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Application of machine learning methods for predicting infant mortality in Rwanda: analysis of Rwanda demographic health survey 2014–15 dataset
Authors: Emmanuel Mfateneza, Pierre Claver Rutayisire, Emmanuel Biracyaza, Sanctus Musafiri and Willy Gasafari Mpabuka
Source: BMC Pregnancy and Childbirth , Volume 22; issue 388; DOI:
Topic(s): Data use
Infant mortality
Country: More than one region
  Multiple Regions
Published: MAY 2022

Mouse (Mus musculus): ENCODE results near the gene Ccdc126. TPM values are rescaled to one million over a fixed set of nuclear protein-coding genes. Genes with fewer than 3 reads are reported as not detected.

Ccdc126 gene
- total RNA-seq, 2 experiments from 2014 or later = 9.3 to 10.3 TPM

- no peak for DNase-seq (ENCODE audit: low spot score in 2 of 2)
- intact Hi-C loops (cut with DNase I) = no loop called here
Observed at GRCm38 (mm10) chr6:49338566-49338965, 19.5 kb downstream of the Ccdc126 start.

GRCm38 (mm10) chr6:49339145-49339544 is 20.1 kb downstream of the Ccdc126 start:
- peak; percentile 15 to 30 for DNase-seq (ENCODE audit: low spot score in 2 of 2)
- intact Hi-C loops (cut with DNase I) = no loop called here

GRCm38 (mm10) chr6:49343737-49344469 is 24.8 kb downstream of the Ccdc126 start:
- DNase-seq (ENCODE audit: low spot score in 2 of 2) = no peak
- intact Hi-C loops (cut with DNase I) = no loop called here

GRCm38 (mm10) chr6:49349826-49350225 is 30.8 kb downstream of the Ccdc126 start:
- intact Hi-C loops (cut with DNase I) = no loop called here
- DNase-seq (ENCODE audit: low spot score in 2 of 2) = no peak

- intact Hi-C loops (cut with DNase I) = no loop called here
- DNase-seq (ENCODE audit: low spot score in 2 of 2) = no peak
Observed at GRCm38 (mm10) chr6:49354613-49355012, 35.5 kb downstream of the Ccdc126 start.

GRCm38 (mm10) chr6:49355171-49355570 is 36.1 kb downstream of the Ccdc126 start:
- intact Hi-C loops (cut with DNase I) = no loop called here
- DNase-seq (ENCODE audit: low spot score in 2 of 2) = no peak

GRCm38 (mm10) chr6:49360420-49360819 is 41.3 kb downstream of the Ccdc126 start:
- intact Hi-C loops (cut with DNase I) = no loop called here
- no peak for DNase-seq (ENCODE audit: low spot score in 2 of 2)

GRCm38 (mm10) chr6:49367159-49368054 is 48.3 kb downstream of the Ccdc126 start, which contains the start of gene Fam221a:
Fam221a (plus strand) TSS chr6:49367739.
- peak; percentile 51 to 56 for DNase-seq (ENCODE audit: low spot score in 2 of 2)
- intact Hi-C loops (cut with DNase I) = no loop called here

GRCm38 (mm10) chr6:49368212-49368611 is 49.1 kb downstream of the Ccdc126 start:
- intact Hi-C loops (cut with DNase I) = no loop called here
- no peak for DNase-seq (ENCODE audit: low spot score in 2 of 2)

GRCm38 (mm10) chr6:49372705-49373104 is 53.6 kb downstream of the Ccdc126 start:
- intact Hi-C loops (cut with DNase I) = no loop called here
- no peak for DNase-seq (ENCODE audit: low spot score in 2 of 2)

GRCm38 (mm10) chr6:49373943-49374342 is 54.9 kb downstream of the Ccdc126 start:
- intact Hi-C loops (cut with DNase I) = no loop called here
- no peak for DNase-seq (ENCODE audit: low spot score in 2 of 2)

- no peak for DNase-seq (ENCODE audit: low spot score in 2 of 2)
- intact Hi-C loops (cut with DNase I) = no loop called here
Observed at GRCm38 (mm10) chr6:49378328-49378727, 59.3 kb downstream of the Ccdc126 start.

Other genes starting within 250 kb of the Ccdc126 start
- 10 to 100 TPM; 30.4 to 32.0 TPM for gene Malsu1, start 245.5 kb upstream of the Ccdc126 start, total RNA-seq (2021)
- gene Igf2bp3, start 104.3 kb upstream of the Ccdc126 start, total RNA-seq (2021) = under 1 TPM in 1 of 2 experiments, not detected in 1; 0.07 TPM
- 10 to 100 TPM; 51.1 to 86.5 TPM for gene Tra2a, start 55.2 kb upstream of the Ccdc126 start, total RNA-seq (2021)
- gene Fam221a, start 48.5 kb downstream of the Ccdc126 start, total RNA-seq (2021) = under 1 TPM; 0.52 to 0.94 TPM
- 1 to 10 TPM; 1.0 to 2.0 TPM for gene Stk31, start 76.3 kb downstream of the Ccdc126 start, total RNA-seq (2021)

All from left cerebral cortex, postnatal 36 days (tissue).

Abstract: Background: Extensive research on infant mortality (IM) exists in developing countries; however, most of the methods applied thus far relied on conventional regression analyses with limited prediction capability. Advanced of Machine Learning (AML) methods provide accurate prediction of IM; however, there is no study conducted using ML methods in Rwanda. This study, therefore, applied Machine Learning Methods for predicting infant mortality in Rwanda. Methods: A cross-sectional study design was conducted using the 2014–15 Rwanda Demographic and Health Survey. Python software version 3.8 was employed to test and apply ML methods through Random Forest (RF), Decision Tree, Support Vector Machine and Logistic regression. STATA version 13 was used for analysing conventional methods. Evaluation metrics methods specifically confusion matrix, accuracy, precision, recall, F1 score, and Area under the Receiver Operating Characteristics (AUROC) were used to evaluate the performance of predictive models. Results: Ability of prediction was between 68.6% and 61.5% for AML. We preferred with the RF model (61.5%) presenting the best performance. The RF model was the best predictive model of IM with accuracy (84.3%), recall (91.3%), precision (80.3%), F1 score (85.5%), and AUROC (84.2%); followed by decision tree model with model accuracy (83%), recall (91%), precision (79%), F1 score (84.67%) and AUROC(82.9%), followed by support vector machine with model accuracy (68.6%), recall (74.9%), precision(67%), F1 score (70.73%) and AUROC (68.6%) and last was a logistic regression with the low accuracy of prediction (61.5%), recall (61.1%), precision (62.2%), F1 score (61.6%) and AUROC (61.5%) compared to other predictive models. Our predictive models showed that marital status, children ever born, birth order and wealth index are the 4 top predictors of IM. Conclusions: In developing a predictive model, ML methods are used to classify certain hidden information that could not be detected by traditional statistical methods. Random Forest was classified as the best classifier to be used for the predictive models of IM.